Digital care labor in campaign fundraising for medical conditions and gender-affirming care in Texas : understanding techno-precarity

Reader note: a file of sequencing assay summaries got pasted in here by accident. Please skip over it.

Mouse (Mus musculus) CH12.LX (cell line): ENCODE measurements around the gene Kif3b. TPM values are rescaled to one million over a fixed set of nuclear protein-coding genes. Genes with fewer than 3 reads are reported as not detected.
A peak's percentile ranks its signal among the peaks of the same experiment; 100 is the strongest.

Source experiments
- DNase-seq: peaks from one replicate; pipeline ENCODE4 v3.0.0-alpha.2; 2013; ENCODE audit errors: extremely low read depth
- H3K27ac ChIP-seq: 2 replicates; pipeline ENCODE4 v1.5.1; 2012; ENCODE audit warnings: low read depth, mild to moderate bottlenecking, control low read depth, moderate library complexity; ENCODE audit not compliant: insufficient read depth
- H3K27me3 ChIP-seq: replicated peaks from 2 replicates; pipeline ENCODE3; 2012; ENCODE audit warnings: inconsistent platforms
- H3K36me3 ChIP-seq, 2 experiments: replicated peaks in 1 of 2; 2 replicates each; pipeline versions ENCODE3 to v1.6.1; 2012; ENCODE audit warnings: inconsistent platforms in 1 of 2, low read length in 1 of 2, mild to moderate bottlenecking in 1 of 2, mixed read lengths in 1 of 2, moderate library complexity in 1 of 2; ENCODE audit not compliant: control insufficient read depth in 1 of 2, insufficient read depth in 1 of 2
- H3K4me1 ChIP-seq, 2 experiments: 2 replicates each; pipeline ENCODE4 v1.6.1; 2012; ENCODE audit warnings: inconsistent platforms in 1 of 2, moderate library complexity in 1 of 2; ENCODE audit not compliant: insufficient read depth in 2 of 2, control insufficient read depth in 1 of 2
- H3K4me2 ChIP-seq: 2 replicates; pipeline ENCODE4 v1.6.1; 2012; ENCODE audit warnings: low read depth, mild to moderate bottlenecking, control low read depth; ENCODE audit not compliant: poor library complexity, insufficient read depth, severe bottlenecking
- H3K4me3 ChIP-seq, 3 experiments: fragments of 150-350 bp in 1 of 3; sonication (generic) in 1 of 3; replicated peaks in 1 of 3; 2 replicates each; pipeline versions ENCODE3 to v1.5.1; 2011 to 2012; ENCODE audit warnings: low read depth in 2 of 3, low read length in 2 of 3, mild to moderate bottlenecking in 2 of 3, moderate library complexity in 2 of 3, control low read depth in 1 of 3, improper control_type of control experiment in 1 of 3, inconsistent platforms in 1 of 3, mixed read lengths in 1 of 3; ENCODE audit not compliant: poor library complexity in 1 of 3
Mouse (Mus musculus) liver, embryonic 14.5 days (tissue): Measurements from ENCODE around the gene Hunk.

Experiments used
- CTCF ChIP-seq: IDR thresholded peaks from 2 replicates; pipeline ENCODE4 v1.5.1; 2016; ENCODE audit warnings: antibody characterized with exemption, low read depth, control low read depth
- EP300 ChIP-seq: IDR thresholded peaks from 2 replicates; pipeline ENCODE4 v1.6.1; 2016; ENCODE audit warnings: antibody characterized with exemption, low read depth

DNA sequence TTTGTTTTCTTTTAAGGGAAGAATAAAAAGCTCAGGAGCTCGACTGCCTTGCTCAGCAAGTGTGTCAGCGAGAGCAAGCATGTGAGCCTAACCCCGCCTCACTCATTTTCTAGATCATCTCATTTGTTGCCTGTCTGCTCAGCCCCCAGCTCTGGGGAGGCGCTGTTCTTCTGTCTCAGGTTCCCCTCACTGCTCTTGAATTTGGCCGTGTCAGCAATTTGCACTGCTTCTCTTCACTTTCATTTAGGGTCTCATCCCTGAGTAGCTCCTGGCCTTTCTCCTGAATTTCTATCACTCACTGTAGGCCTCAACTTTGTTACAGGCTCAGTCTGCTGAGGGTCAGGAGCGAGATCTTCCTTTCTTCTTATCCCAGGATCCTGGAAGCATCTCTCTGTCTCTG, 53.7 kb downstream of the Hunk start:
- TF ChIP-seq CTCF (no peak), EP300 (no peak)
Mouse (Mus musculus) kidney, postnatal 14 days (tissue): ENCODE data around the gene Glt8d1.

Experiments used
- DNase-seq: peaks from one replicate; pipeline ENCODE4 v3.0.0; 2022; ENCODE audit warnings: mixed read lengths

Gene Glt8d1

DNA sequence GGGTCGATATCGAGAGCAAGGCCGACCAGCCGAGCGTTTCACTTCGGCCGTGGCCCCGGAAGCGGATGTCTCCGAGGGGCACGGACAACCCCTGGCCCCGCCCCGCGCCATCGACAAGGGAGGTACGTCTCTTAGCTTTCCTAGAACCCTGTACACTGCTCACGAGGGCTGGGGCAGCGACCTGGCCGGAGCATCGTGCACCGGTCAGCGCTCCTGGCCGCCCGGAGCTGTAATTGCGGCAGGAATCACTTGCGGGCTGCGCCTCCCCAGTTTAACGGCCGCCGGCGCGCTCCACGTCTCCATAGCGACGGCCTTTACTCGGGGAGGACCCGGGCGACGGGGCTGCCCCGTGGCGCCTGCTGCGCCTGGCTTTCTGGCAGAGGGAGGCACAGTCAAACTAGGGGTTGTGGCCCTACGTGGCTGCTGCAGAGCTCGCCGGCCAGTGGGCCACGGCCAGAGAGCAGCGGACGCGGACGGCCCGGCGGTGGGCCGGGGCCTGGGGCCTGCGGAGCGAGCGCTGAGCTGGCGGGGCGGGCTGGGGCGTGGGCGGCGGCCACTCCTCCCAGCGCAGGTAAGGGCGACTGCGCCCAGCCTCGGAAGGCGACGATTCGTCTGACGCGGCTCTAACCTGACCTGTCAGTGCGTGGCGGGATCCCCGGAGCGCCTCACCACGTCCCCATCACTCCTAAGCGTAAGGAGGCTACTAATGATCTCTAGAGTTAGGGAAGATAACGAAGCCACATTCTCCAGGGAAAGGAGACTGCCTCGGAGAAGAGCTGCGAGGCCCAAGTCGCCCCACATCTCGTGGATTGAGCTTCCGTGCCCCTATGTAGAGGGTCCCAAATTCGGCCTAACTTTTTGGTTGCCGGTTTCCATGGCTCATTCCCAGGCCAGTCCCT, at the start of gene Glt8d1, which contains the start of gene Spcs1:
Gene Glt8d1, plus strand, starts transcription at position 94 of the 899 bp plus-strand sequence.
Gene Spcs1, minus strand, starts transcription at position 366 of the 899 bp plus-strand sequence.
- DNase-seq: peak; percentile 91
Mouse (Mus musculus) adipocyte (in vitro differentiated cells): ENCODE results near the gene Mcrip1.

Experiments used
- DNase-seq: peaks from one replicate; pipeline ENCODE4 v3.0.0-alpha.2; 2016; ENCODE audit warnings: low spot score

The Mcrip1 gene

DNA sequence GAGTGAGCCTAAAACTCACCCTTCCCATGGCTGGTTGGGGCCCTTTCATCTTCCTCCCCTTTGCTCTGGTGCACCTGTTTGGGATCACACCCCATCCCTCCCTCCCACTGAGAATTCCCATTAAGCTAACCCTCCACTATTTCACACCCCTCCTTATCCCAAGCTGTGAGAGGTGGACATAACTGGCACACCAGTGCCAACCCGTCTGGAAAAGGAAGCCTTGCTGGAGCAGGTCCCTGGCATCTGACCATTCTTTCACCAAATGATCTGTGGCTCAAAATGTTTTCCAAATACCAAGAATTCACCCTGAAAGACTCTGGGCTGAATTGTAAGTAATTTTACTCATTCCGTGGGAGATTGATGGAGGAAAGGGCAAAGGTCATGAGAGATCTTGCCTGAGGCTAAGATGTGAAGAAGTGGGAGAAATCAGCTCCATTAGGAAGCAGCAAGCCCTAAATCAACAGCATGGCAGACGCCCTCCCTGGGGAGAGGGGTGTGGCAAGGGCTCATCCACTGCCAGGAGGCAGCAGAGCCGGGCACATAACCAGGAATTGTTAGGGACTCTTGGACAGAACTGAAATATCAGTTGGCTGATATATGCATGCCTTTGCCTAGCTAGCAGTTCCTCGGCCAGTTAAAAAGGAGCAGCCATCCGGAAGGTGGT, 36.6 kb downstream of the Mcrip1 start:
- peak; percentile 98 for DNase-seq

As an instrument of technological and socio-economic innovation, crowdfunding represents a recent web 2.0-based phenomenon that complicates the exchange in financial flows and fundraising through digital-mediated interactions between users and donors through fundraising campaigns in online platforms to cover different expenses. Though it is known that the crowdfunding industry generates significant global revenues, scholars suggest that users’ practices and campaign outcomes from crowdfunding platforms remain understudied from a feminist and racial perspective. Hence, this thesis combines concepts from feminist studies of science and critical digital studies to investigate the social disparities accompanying the platform’s dynamics and discourses. Drawing from a qualitative methodology with documental analysis and close readings of digital archives, my data collection consisted of secondary data from the GoFundMe website and 14 trending campaigns of medical crowdfunding in Texas: nine related to medical expenses and five related to gender-affirming care. Therefore, this work emphasises the relationship between the gendered and racial components embedded within GoFundMe’s business model and the experiences of digital care labor performed by users of digital technologies for online medical crowdfunding platforms such as GoFundMe in the United States. Crucial to this study of digital care labor is an exploration of negotiated sociotechnical imaginaries (Jasanoff, 2013) of care and healthcare precarity enacted by medical crowdfunding campaign organizers and campaigns in the United States at GoFundMe website in contrast to the techno liberal (Atanasoski and Vora, 2019) and techno precarious (Precarity Lab, 2020) rationality of care and healthcare within platform business model GoFundMe for its users of medical crowdfunding. Hence, I argue that distinct sociotechnical imaginaries of care and health precarity are co-produced with practices of digital care labor performed by cis- and trans-users on which medical crowdfunding relies for capital accumulation. Medical crowdfunding platforms consolidate themselves as a techno-correction of care that supposedly mitigate health inequalities in the U.S. despite being dependent on its users’ unpaid digital care labor. The commodification of digital care represents the main sociotechnical imaginary explored throughout this work. Hence, this thesis argues that the expansion of techno- and material precarity are some of the material and digital implications of medical crowdfunding.